National Geographic : 1912 Nov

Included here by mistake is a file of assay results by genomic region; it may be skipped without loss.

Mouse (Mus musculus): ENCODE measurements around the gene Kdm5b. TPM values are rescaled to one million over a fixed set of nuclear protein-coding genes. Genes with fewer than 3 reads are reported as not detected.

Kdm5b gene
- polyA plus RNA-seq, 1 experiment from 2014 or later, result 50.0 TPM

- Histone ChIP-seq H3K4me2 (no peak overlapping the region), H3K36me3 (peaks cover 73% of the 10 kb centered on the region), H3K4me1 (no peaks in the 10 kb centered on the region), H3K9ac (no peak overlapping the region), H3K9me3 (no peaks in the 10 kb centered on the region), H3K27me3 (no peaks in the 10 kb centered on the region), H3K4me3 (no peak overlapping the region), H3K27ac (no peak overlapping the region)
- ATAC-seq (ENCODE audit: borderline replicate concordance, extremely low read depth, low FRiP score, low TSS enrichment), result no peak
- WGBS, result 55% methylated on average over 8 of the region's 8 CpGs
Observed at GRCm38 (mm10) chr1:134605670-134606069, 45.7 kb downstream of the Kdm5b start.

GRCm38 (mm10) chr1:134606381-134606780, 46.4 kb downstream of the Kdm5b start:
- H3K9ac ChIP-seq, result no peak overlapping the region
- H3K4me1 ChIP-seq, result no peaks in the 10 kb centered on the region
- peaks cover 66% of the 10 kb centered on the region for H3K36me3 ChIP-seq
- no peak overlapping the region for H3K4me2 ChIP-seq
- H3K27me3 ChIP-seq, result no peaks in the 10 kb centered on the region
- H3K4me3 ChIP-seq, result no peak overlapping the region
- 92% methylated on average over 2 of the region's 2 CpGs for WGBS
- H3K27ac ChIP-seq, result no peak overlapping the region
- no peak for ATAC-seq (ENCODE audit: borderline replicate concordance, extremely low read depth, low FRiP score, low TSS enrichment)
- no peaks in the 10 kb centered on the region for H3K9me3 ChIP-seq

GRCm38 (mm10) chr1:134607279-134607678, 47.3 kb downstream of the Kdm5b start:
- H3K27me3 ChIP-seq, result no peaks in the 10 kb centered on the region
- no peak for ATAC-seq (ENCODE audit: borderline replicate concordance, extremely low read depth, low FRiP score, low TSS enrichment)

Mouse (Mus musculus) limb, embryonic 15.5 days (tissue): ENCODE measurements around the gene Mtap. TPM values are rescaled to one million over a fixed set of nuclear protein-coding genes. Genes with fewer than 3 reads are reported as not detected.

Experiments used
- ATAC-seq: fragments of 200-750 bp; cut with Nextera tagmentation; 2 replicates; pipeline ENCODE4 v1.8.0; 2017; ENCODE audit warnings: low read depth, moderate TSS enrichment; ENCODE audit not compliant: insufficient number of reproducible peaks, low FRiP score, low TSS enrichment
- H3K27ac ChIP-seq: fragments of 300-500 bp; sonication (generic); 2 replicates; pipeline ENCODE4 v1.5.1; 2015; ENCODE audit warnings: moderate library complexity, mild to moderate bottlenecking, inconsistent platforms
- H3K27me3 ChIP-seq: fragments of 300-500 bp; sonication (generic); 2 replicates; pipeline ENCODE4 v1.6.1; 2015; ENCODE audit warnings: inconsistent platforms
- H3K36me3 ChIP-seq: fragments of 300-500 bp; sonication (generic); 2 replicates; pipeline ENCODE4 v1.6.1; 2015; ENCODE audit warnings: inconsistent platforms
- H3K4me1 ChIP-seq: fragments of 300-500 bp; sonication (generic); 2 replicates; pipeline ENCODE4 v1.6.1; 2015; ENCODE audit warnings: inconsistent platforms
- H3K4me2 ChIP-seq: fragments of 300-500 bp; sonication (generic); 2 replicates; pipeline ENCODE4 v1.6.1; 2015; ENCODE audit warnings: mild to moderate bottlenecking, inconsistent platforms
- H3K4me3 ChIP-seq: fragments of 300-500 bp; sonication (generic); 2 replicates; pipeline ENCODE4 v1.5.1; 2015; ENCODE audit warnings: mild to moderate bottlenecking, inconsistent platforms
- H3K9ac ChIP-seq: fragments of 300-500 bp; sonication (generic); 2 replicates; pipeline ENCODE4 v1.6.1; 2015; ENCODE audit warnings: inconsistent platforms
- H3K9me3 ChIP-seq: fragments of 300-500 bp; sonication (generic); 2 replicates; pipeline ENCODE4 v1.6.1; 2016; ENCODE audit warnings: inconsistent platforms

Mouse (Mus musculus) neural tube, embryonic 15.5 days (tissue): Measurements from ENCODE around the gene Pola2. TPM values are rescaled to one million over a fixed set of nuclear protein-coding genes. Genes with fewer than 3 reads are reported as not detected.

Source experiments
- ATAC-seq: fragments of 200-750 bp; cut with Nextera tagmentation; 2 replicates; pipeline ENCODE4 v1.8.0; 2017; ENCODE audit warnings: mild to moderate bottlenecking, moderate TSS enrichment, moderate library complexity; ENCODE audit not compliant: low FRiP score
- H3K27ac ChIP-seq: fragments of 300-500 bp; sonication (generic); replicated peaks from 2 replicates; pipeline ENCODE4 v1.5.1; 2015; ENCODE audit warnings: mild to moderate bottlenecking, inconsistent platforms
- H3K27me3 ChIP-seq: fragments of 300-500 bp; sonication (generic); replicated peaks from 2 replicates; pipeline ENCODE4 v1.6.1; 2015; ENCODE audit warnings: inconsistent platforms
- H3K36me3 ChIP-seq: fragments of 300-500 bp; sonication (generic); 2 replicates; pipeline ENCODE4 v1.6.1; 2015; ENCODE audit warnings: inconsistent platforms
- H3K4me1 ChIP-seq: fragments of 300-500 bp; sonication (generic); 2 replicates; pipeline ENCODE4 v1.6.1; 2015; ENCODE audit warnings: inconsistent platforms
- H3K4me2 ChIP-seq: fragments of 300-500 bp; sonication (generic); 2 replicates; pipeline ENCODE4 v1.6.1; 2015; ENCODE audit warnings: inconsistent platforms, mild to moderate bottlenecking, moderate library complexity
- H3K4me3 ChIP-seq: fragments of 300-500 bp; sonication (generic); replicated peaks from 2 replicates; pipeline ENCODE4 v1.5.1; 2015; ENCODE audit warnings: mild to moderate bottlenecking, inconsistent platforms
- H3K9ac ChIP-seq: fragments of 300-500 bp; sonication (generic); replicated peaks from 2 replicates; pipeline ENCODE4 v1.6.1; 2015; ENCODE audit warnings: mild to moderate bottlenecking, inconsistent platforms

The New Spirit of the Modern World T HE newness of the new Encyclopaedia Britannica, I Ith Edition, its exhaustive treatment of the revolutionary progress in many lines of effort since the last edition, is suggested, very roughly, by a few of the directions in which the advance of knowledge has proceeded at a rate which has made the last twenty-five years the most productive period in the world's history in the way of material and scientific development. New discoveries in the sciences New geographical knowledge-the recent New light on ancient peoples work of explorers New inventions, processes and devices in- New schools of thought industry New ideas in the arts New wonders of medicine and surgery New principles in the organization of busi New social and political relations of man ness New movements in the older countries New status of women Of the marvelous progress of recent years the new (iith) edition of the Encyclopaedia Britannica is not only a complete record, but is itself an instrument of this advancement in civilization, inasmuch as its contributors are men and women who are themselves re-making knowledge of the past, adding to present knowledge, shaping the knowledge of the future, and leading the way to a new period of welfare and enlightenment. THE ENCYCLOPAEDIA BRITANN29 VOLUMES N E W ENCYCLOPAEDIA28,150 PAGES Whose contents embrace the whole field of thought, A Utility Appliance action and achievement to 1910-11, displacing and superseding all previous editions, is more than a Which will insure its possessor against ignorance, set book-more than a mere compilation of all human him right when in doubt, reveal to him wonderful knowledge. The aim of the editors was to make it new fields of interest, and keep him abreast of the multifarious activities of this remarkable age in what ever direction he may wish to pursue his investiga tions. As an adjunct to the home, the study, the business office, the factory, the workshop, the labora tory, the editorial desk, its usefulness is practically without limit, while for a library, a school or a college, the history of previous editions has proved it to be the work of reference which is always the first to be consulted because its articles carry the signatures of authorities. No One Can Know Everything The most learned man must rely upon original sources of knowledge, upon creative intellects and discoverers in lines which lie outside his own field. The unlearned man cannot keep himself afloat in the vast ocean of accumulated knowledge unless he places himself under the guidance of authorities. Knowledge Tells It pays dividends in the mastery it gives over those less fortunately equipped; it is often of immediate profit, of practical value in the course of one's busi ness, and in the competition and stress of every-day life it is the greatest asset. The new Encyclopaedia Britannica is A Big Book of 44,000,000 Words A volume bound in Full Flexible Suede, prayer book style, with Of text, with an Index (Vol. 29) of 500,000 entries, rounded corners. A delightful book to hold and to read. each a clue to a separate fact or group of facts. It is s1I s ~ --- r - "Geographic readers may depend upon the character of our advertisers."